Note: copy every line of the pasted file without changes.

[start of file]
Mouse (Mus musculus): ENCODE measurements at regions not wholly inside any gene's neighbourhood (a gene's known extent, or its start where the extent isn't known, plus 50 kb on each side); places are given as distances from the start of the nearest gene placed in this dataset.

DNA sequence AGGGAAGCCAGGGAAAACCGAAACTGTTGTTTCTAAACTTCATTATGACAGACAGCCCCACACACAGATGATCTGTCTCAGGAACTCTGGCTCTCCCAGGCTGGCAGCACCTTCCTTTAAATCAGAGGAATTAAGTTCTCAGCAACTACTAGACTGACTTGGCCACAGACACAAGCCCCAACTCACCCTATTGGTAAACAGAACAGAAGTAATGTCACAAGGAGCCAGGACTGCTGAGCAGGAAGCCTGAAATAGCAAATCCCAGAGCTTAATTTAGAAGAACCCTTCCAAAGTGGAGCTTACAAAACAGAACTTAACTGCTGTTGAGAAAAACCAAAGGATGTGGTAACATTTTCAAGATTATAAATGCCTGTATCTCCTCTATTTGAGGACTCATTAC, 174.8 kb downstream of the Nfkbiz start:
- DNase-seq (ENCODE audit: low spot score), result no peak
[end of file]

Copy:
Mouse (Mus musculus): ENCODE measurements at regions not wholly inside any gene's neighbourhood (a gene's known extent, or its start where the extent isn't known, plus 50 kb on each side); places are given as distances from the start of the nearest gene placed in this dataset.

DNA sequence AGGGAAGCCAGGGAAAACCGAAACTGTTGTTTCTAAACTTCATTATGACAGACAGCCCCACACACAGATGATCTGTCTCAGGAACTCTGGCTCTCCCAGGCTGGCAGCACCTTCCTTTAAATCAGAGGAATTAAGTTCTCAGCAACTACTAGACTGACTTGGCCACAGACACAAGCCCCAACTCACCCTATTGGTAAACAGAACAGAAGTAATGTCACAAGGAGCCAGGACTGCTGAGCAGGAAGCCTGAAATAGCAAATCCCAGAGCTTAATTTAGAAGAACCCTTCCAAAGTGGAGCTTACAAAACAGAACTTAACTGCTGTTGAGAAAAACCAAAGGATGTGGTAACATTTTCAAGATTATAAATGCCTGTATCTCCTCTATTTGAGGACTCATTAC, 174.8 kb downstream of the Nfkbiz start:
- DNase-seq (ENCODE audit: low spot score), result no peak